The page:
Queensland University of Technology
Researchers at Queensland University of Technology (QUT) in Australia used data analytics to create an algorithm that can predict the trajectory of an object faster and more accurately than existing approaches.
Imagine being able to predict an inexperienced pilot’s erratic flight path in real time. “If it’s got a trajectory, we can predict it,” said Professor Clinton Fookes, who leads QUT’s Vision and Signal Processing research discipline in the Science and Engineering Faculty.
“In a Defence environment, this tool could help provide greater situational awareness of both owned and enemy assets and airspace.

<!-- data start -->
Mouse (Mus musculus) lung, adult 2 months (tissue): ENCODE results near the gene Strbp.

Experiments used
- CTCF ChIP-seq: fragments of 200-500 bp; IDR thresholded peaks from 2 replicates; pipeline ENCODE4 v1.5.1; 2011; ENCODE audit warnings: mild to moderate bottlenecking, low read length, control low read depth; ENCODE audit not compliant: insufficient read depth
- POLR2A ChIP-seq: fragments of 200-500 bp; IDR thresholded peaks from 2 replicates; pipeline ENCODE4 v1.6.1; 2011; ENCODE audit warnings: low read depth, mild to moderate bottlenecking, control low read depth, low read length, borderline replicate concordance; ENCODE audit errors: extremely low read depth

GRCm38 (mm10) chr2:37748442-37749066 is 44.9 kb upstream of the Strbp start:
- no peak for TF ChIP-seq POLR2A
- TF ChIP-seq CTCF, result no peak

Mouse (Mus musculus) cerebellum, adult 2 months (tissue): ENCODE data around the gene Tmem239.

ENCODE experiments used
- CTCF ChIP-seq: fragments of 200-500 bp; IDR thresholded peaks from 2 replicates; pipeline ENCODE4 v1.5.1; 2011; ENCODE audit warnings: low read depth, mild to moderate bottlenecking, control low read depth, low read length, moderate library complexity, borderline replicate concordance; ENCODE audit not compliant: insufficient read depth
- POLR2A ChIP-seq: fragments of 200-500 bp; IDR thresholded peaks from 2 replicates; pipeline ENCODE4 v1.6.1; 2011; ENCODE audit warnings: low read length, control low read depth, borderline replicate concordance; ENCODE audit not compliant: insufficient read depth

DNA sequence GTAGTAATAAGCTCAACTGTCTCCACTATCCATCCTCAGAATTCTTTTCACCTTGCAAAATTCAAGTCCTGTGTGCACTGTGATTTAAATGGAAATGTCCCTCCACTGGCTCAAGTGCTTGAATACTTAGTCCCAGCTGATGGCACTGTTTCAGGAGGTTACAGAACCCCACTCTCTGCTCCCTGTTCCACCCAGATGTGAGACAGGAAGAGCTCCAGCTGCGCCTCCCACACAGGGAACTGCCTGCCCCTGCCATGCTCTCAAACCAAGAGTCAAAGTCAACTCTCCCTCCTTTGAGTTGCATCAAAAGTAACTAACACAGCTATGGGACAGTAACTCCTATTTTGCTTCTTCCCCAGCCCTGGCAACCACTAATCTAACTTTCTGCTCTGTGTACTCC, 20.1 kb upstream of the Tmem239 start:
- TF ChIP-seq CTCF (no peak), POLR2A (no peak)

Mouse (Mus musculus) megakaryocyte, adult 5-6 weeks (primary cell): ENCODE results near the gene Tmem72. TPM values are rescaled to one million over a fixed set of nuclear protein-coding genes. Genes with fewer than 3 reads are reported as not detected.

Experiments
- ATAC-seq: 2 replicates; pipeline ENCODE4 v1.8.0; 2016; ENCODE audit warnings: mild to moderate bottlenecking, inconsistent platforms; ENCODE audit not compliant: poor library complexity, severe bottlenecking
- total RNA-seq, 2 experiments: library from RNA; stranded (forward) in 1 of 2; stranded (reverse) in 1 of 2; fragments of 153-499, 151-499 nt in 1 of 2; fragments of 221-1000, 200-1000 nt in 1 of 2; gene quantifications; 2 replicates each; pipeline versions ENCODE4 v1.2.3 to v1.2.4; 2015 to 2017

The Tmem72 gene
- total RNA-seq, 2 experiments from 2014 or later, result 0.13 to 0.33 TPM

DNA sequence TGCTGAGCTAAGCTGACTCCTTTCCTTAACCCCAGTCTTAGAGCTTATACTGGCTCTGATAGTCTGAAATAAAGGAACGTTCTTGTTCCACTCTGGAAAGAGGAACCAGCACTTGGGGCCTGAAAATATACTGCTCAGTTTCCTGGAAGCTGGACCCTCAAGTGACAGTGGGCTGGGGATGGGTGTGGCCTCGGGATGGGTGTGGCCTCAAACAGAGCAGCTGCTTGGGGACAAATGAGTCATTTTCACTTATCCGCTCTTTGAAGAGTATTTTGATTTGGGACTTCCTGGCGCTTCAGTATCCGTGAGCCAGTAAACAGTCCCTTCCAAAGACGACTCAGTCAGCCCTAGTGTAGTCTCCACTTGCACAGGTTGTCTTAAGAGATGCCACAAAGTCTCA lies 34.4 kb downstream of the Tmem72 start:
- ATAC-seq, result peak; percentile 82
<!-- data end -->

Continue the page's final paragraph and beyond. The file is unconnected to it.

“It could be applied to airspace, military bases, public transport or shopping centres – anywhere you want to analyze movement.”
The algorithm combines deep neural networks and memory networks to analyze and predict trajectories in real time. To ensure robustness, researchers trained the algorithm using disparate big data sets, including air traffic control data from Brisbane Airport, radar and camera data from pedestrian traffic at QUT and pedestrian trajectory databases from Edinburgh and New York.
Said QUT’s Simon Denman, “In civilian airspace, this algorithm could help manage drones, where we could see, potentially, an increasingly crowded and constrained airspace.” The researchers hope to extend the project in the future to investigate how the algorithm could optimize flight paths and travel routes. Read the report.